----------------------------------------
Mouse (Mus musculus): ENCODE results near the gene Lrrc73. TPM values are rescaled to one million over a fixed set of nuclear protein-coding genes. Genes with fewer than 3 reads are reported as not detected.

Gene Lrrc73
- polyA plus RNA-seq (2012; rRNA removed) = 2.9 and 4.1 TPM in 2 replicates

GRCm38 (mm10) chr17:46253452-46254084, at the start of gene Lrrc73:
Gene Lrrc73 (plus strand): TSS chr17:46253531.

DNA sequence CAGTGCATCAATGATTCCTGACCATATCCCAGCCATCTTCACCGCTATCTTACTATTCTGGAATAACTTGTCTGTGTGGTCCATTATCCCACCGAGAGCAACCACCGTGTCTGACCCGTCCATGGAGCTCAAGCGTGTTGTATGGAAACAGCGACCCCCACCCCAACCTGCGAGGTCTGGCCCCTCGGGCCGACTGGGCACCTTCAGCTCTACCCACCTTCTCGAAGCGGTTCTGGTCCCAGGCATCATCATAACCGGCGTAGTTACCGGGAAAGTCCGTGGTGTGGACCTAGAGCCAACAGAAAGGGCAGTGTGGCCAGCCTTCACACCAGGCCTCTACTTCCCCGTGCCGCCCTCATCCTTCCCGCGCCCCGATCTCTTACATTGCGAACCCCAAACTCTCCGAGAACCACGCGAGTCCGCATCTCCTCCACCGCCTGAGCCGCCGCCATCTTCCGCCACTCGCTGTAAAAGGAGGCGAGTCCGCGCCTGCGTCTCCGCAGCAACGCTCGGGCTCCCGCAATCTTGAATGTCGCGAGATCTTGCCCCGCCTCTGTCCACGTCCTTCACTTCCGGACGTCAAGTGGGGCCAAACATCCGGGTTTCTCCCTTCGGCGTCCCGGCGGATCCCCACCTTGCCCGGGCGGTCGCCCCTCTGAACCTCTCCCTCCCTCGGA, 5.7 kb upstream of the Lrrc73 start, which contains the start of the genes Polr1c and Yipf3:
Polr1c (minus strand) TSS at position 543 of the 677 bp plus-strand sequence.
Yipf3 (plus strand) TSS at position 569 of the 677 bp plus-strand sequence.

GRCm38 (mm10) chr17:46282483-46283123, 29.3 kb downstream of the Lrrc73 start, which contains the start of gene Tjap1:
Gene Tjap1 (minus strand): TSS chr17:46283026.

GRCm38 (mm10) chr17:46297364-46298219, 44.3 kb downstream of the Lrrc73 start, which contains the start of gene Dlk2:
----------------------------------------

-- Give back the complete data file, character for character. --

Mouse (Mus musculus): ENCODE results near the gene Lrrc73. TPM values are rescaled to one million over a fixed set of nuclear protein-coding genes. Genes with fewer than 3 reads are reported as not detected.

Gene Lrrc73
- polyA plus RNA-seq (2012; rRNA removed) = 2.9 and 4.1 TPM in 2 replicates

GRCm38 (mm10) chr17:46253452-46254084, at the start of gene Lrrc73:
Gene Lrrc73 (plus strand): TSS chr17:46253531.

DNA sequence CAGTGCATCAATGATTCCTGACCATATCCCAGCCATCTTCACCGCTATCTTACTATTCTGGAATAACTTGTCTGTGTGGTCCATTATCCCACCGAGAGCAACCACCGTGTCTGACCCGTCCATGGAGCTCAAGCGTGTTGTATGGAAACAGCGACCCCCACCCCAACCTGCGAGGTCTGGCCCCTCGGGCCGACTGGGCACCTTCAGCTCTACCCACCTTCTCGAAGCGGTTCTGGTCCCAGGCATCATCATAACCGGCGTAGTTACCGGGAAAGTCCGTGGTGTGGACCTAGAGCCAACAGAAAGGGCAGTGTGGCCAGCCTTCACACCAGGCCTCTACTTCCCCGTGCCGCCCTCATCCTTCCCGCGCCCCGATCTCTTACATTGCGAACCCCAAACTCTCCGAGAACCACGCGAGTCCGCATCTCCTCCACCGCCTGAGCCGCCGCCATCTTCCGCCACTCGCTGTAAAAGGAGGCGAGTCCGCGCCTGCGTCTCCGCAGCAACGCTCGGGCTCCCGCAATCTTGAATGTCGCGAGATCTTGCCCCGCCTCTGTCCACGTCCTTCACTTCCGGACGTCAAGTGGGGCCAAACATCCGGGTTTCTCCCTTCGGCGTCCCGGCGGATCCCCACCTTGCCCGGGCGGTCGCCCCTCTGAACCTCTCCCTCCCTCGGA, 5.7 kb upstream of the Lrrc73 start, which contains the start of the genes Polr1c and Yipf3:
Polr1c (minus strand) TSS at position 543 of the 677 bp plus-strand sequence.
Yipf3 (plus strand) TSS at position 569 of the 677 bp plus-strand sequence.

GRCm38 (mm10) chr17:46282483-46283123, 29.3 kb downstream of the Lrrc73 start, which contains the start of gene Tjap1:
Gene Tjap1 (minus strand): TSS chr17:46283026.

GRCm38 (mm10) chr17:46297364-46298219, 44.3 kb downstream of the Lrrc73 start, which contains the start of gene Dlk2: